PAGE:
There are 13 million disabled people in the UK - that's roughly 20 per cent of the population.

If it surprises you, know that the woeful representation of disabled people in television, film and, well, pretty much everything is to blame.

So, when a film with a disabled character does occasionally come along, it's important to get it right.

Skyscraper, Dwayne Johnson's new action-adventure film following Will Sawyer - a disabled man with a prosthetic leg - has put a much-needed spotlight on the discussion around disabled representation.

Some disabled people loved the film, praising what they saw as a realistic representation of disability.

Thankfully, Johnson was also open to critique.

He singled out disabled critic Kristen Lopez's review for Slash Film as "the most important" he received.

Lopez said Skyscraper gave her "a depiction of disability I actually loved", thanking the film's creators for avoiding a story in the mould of The Theory of Everything, Stronger and Me Before You - in other words, 'Oscar bait'.

Films are dubbed as 'Oscar bait' if they bring disability into the narrative just to "inspire the able-bodied audience buying a ticket with the story of this presumably courageous individual who overcame some horrific death sentence".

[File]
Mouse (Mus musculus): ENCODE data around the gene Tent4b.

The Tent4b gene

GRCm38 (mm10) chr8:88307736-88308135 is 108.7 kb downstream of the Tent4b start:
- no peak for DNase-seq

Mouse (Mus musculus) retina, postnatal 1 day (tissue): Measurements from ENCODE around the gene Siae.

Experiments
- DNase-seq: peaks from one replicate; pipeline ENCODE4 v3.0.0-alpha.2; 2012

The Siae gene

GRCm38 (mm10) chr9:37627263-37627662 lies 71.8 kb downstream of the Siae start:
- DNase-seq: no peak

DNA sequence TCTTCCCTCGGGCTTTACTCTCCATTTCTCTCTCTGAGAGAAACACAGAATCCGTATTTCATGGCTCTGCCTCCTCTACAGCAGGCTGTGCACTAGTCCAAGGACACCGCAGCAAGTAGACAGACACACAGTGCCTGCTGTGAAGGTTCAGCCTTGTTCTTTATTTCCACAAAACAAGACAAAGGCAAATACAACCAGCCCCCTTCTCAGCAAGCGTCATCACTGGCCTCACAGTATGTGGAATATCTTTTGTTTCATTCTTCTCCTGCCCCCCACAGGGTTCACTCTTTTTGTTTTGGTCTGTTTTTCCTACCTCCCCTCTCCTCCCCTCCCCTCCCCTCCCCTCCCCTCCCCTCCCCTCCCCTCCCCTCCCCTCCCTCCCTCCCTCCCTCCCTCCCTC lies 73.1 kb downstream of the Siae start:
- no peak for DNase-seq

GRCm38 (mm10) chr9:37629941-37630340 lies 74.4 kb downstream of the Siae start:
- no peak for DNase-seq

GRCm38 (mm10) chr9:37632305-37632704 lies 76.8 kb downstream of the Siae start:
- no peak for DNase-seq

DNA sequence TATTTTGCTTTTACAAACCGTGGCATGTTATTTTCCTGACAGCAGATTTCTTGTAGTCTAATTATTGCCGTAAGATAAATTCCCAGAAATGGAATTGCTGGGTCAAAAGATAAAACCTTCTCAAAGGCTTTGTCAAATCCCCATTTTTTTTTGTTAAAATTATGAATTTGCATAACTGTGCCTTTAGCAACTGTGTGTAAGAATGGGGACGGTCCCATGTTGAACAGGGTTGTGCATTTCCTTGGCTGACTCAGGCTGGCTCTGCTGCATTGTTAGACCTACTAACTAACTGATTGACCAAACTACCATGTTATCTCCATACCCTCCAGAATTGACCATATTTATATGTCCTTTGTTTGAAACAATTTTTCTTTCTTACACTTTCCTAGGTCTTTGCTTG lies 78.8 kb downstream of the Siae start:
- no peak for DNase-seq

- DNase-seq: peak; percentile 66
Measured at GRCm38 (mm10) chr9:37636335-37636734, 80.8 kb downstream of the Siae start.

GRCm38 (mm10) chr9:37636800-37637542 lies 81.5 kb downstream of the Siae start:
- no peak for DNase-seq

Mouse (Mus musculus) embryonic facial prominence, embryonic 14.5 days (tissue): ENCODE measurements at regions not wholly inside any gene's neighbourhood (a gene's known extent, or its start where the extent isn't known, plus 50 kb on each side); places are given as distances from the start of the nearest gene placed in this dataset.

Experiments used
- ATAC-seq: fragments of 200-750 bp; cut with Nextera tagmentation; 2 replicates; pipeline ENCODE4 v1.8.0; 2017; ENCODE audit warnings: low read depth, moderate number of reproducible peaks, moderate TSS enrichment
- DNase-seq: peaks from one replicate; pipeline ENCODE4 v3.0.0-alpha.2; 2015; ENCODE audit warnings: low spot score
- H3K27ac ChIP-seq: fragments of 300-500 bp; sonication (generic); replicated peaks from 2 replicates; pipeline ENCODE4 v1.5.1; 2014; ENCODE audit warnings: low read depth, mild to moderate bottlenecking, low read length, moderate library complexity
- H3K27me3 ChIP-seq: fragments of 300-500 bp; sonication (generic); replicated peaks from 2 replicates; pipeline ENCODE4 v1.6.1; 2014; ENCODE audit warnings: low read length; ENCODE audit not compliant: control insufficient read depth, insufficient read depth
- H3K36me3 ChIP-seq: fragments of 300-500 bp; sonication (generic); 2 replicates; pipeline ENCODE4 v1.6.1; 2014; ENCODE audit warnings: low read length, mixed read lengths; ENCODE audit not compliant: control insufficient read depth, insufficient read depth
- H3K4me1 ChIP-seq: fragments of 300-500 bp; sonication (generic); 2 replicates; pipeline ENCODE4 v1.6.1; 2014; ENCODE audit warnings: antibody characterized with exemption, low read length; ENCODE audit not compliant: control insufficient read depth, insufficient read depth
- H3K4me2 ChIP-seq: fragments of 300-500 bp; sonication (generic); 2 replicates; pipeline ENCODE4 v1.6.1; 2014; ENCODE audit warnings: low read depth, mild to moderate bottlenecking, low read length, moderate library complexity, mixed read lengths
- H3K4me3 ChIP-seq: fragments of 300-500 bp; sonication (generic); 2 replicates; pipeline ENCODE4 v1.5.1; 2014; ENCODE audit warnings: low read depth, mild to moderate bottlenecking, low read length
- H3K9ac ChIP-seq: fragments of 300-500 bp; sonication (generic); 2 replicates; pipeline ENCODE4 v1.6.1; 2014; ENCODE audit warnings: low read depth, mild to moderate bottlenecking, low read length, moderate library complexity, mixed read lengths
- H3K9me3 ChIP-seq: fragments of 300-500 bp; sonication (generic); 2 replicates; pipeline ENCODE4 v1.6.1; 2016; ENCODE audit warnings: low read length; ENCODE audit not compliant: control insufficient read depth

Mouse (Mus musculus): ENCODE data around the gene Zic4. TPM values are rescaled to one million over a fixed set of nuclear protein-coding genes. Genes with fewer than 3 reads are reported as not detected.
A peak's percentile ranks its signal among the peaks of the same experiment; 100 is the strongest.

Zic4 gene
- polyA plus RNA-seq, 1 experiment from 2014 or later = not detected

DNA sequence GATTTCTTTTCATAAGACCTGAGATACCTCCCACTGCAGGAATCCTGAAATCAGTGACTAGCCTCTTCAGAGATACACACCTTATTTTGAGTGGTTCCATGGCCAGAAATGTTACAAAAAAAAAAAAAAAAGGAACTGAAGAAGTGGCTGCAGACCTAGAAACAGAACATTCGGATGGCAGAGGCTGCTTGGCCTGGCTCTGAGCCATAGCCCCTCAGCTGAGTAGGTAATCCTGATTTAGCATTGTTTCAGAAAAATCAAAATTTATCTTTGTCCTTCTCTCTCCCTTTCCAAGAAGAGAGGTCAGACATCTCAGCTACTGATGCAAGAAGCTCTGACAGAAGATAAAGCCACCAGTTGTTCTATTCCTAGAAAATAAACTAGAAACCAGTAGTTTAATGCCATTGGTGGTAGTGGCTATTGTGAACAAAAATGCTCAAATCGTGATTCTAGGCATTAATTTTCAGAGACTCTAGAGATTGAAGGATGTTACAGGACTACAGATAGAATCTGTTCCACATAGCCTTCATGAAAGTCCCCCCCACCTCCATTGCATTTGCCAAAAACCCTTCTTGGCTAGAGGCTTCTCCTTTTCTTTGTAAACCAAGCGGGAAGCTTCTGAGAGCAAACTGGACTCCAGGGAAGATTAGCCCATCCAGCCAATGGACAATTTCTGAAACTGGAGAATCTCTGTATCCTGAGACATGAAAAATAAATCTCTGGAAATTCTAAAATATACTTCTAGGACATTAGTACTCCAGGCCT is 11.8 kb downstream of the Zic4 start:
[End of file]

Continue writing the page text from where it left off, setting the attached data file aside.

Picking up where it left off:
But, for Lopez, Skyscraper wasn't guilty of using Will's disability to provide adversity or to provide narrative tension. She writes:

People with disabilities don’t want their disability to define them, and Will’s doesn’t define his character.

It adds to it.

However, Lopez is keen to remind us that disabled representation is far from solved: Johnson climbs, jumps and walks in a way that "gives away his able-bodiedness". And his character is also able-bodied before a traumatic event, a 'buffer' Lopez says is "created as a means of helping the able-bodied audience bond with the newly disabled character".

Other point out that the problems don't stop there.

For one, there are a vanishingly small number of disabled actors out there, and Johnson is an abled-bodied man playing a disabled role.

Others pointed out that actors - and just the people we see - aren't the only people who create a film.

Johnson also called for better representation of disabled people in Hollywood following his role in Skyscraper, and said the entertainment industry should take more steps to cast actors with disabilities.

HT Slash Film

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